Federal law

Obtaining direction regarding federal laws governing estate taxes can result in greater personal power over financial outcomes. Estate planning is a proactive approach that can prove very beneficial in arranging for the future distribution of assets once you pass away. It is important to familiarize yourself with government stipulations in order to best protect your assets. Be aware that a federal gift tax applies to keep people from giving away their property before they pass away. In addition, individuals are entitled to own half of a spouse’s estate free of tax as each is considered an equal estate owner. Estates are typically transferred from the last surviving parent to their descendants. Time is an important factor when filing federal estate tax as it must take place within nine months of the individual’s death. However, in cases where an estate needs more time to cover tax liabilities, an extension may be granted.

Tax rates

The estate tax rate scale of taxation does not apply to lower end estates valued at up to $1 million. Estates worth more than this amount are subject to a tax of 55 percent of the estimated value. Overall value is determined through combining assets, including real estate, monetary holdings, investments, annuities and more. Through the gift tax code, up to $13,000 can be gifted to any number of beneficiaries during your lifetime on an annual basis free of tax. This number is doubled for married couples. Gift allowances can also be used to shrink the value of an estate so that estate taxes will no longer apply. In view of this fact, the subject of estate tax has created controversy in terms of how it affects the wealthy, their inheritance, and their incentive to stay in the workforce.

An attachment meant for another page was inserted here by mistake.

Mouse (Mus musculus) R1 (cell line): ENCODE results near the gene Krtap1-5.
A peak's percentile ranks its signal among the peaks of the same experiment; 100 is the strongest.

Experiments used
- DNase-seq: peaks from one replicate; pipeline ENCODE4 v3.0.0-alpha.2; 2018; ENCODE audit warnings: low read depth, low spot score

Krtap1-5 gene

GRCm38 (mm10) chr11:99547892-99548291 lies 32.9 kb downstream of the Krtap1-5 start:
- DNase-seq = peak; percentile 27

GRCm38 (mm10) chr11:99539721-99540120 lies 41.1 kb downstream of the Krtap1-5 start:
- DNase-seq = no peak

Decreasing estate taxes

Many enforced financial liabilities that occur as a result of estate tax can be overcome with the creation of an irrevocable trust.  An irrevocable trust is an agreement between yourself, your bank and your beneficiaries that is most often permanent in nature. When formulating the trust, you relinquish control over any property included in the trust in order to gain beneficial tax advantages. One clear advantage is that of decreased estate taxes and increased savings passed on to your loved ones in the future.

What is inheritance tax?

Beneficiaries of the deceased should also determine whether an inheritance tax will apply to them. The IRS defines an inheritance as the act of leaving property to a specified person through their last will and testament. In many cases, the term inheritance tax is not properly or easily understood. Even tax professionals may refer to such a tax as an estate tax. To avoid personal tax conflicts, it’s crucial to know exactly what an inheritance tax is. This is a tax collected as a result of a person inheriting property or money from one who is deceased. On the other hand, estate tax is imposed on the fair market value of the estate and results from that estate. Unlike estate taxes, which are imposed by the state on the gross appraised value of the property, inheritance taxes are assessed based solely on the part of the estate that the beneficiary receives.

Tax rates